New fraternity Delta Kappa Alpha offers a place for filmmakers


Jonathan Garza

Radio-television-film sophomore Stephanie Garza is the president of the newly created chapter of the Delta Kappa Alpha fraternity at UT. The fraternity is open to all students who are interested in filmmaking. 

William Menjivar

Despite the resources for UT film students — ranging from student productions to access to equipment — a group of students felt there should be more organizations with an organized structure and a social interest in the UT film community. 

Last semester, a few students set out to establish a chapter for the Delta Kappa Alpha fraternity at UT. This professional coed cinema and film fraternity’s mission is to help like-minded filmmakers by providing them with resources and networking opportunities, regardless of whether they are radio-television-film majors. 

“We wanted to create a fun environment where people can go and not feel like they are being criticized constantly,” said Stephanie Garza, radio-television-film sophomore and chapter president. “We want to create a supportive environment.” 

Delta Kappa Alpha has developed a legacy of respected filmmakers since its establishment in 1936. Prominent members include Steven Spielberg, George Lucas, Lucille Ball and other established names in the film industrys. Representatives from the University of Southern California, where the fraternity was established, approached students in the fall semester to start a chapter at UT. Garza, along with 14 other students, joined the fraternity and agreed to recruit new members after the new year started.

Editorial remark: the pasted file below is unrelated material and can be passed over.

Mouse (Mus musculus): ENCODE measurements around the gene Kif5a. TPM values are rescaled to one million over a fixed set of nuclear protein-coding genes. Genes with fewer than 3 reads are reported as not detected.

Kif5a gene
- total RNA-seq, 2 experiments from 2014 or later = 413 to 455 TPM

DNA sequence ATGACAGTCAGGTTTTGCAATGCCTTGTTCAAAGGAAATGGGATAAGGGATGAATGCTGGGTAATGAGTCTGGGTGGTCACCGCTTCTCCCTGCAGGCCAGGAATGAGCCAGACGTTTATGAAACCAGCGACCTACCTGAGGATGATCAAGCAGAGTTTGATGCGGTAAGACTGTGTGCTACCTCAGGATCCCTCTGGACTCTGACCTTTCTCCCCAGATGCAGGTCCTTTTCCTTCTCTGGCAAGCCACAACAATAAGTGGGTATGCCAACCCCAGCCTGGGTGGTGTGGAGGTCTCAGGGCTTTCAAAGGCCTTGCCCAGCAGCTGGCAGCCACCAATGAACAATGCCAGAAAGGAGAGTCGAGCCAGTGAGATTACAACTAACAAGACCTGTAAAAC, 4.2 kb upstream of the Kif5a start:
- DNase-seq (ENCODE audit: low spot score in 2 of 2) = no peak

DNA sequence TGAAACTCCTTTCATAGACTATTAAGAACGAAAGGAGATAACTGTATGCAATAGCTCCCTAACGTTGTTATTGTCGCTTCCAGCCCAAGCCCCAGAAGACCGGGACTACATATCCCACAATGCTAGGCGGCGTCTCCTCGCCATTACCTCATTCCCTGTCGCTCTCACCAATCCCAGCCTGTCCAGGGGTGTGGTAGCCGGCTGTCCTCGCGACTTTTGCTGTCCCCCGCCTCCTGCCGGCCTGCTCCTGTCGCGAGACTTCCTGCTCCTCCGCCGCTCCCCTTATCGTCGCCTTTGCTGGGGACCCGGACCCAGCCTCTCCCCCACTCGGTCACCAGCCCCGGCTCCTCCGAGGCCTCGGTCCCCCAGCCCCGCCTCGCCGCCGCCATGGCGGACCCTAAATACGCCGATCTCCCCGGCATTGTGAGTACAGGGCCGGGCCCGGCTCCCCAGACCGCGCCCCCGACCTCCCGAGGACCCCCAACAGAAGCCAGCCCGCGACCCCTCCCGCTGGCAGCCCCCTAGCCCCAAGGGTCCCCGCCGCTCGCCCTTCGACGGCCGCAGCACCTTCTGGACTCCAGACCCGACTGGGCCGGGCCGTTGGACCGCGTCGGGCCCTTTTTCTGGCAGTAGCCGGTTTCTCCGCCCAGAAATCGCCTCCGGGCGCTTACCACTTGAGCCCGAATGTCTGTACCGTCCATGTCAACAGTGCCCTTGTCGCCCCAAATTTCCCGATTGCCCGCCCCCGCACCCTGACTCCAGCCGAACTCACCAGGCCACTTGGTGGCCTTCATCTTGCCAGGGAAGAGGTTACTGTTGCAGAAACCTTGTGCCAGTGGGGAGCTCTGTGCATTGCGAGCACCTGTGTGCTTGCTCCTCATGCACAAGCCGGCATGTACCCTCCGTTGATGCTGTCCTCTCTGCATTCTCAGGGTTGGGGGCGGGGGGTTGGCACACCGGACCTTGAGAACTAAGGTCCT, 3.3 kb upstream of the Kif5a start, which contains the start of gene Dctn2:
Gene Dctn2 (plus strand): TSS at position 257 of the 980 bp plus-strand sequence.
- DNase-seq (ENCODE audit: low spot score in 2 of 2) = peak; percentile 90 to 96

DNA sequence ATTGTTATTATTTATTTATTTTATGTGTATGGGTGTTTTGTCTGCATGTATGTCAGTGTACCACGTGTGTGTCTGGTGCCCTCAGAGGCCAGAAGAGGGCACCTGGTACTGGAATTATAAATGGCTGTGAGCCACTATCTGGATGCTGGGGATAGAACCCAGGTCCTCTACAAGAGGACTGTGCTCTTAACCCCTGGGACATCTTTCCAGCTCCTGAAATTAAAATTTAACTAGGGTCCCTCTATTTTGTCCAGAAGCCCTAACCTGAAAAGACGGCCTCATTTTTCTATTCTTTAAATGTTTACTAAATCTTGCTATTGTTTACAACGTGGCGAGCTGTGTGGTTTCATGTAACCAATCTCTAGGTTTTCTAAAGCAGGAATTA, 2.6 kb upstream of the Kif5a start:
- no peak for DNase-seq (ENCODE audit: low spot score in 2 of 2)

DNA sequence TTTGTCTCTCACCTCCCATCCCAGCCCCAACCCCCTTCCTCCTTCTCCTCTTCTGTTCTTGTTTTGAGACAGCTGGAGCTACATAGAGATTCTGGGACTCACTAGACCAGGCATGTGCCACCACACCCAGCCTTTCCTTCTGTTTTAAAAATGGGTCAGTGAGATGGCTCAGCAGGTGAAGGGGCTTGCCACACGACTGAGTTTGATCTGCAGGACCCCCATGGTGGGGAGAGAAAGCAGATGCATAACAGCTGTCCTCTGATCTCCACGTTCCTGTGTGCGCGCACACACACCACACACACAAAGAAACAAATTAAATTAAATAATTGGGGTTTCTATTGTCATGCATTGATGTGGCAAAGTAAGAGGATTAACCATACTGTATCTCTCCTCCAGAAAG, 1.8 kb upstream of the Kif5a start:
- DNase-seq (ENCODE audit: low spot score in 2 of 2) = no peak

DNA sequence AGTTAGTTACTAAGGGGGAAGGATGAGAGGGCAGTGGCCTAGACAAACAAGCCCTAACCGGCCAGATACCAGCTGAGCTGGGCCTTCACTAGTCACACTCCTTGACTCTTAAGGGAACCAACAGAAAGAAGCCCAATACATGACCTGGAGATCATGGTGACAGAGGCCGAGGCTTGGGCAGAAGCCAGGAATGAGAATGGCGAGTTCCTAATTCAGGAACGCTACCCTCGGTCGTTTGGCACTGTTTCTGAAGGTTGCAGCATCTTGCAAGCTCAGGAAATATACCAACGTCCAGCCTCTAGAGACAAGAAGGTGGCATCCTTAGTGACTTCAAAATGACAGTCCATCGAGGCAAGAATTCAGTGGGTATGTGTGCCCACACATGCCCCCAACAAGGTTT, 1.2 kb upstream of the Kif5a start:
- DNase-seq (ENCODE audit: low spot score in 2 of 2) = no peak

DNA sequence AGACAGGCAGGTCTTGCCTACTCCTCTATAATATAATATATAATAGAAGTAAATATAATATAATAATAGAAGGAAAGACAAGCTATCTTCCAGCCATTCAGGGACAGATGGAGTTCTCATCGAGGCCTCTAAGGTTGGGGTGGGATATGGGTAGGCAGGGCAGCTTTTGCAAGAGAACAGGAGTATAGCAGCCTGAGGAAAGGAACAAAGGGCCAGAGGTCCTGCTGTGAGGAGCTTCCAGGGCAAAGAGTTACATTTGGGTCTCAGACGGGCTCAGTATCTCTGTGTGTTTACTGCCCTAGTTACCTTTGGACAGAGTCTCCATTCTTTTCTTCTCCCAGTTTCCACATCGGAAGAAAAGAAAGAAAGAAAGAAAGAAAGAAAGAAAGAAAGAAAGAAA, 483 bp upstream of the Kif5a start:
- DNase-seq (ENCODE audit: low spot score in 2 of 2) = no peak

The founding members knew that most students were unaware of the fraternity’s existence but hoped that with the right kind of outreach, the organization would have all the necessary selling points. The founders spoke to classes, posted on Facebook and passed out fliers to reach and inform the student body and ultimately received 80 applicants.

“[Recruitment] was a lot of work,” said Michael Park, radio-television-film sophomore and chapter vice president. “But the response we got was incredible. … None of us knew what to expect. I don’t think that anyone expected the numbers that we got.” 

According to Garza, new pledge recruitment at UT attracted the attention from chapters at other universities, which contacted the UT founders for recruitment advice.

“Carter Baker, [radio-television-film and advertising sophomore], created the website and designed everything for it and the national council and other chapters started approaching [him] asking just how he did it,” Garza said. “The same thing happened with our fliers. [Carter] designed those and our expansion coordinator said it was perfect. He sent it out to other chapters and said this is what it should be.”

Delta Kappa Alpha’s rush process resulted in the biggest pledge class of all other chapters in the country this year, surpassing those of other film schools. Founding members hope their fraternity leaves its mark on UT and the Moody College of Communications.

“I want [DKA] to be synonymous with the school of communication, or at least with the radio-television-film department,” said Remi Vitales, radio-television-film sophomore and scholarship chair. “Whenever people bring up the RTF department, they always bring up [UT’s Semester in Los Angeles program]. I want people to bring DKA up as well.”